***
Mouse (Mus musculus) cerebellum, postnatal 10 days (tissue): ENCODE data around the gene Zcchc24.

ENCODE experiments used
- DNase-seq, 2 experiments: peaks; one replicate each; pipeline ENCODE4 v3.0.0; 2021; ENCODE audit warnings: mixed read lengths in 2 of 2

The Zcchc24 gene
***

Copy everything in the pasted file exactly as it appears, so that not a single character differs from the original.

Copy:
Mouse (Mus musculus) cerebellum, postnatal 10 days (tissue): ENCODE data around the gene Zcchc24.

ENCODE experiments used
- DNase-seq, 2 experiments: peaks; one replicate each; pipeline ENCODE4 v3.0.0; 2021; ENCODE audit warnings: mixed read lengths in 2 of 2

The Zcchc24 gene